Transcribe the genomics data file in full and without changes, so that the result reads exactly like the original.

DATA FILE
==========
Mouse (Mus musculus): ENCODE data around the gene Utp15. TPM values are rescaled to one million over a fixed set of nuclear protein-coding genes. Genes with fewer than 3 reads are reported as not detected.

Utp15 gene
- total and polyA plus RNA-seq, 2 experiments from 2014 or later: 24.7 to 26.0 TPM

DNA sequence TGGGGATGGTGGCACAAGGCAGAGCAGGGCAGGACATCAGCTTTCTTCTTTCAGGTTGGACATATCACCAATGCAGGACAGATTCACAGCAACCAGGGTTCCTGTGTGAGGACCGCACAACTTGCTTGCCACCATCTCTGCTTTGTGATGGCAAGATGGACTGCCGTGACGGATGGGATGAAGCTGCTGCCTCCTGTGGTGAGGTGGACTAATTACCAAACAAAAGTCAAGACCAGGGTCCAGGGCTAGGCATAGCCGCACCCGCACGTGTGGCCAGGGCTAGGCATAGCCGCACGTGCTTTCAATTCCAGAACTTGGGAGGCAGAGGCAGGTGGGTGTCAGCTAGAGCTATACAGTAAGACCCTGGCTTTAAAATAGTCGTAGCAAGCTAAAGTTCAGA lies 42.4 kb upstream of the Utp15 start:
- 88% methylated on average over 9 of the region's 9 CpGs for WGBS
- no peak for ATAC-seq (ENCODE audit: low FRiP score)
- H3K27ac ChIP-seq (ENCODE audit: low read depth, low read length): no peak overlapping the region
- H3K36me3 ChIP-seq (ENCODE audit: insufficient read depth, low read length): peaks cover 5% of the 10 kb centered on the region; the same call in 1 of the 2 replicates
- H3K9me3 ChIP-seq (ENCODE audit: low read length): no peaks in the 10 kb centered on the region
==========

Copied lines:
Mouse (Mus musculus): ENCODE data around the gene Utp15. TPM values are rescaled to one million over a fixed set of nuclear protein-coding genes. Genes with fewer than 3 reads are reported as not detected.

Utp15 gene
- total and polyA plus RNA-seq, 2 experiments from 2014 or later: 24.7 to 26.0 TPM

DNA sequence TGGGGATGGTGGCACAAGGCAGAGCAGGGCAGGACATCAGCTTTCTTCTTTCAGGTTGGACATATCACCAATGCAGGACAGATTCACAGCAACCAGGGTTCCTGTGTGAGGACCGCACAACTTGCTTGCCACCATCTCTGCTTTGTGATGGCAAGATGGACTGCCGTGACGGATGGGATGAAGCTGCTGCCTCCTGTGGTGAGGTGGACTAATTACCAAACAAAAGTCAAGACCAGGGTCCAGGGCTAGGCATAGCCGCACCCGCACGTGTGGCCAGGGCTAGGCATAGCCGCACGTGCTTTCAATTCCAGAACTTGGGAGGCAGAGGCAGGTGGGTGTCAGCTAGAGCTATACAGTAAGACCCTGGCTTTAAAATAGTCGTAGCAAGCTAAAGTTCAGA lies 42.4 kb upstream of the Utp15 start:
- 88% methylated on average over 9 of the region's 9 CpGs for WGBS
- no peak for ATAC-seq (ENCODE audit: low FRiP score)
- H3K27ac ChIP-seq (ENCODE audit: low read depth, low read length): no peak overlapping the region
- H3K36me3 ChIP-seq (ENCODE audit: insufficient read depth, low read length): peaks cover 5% of the 10 kb centered on the region; the same call in 1 of the 2 replicates
- H3K9me3 ChIP-seq (ENCODE audit: low read length): no peaks in the 10 kb centered on the region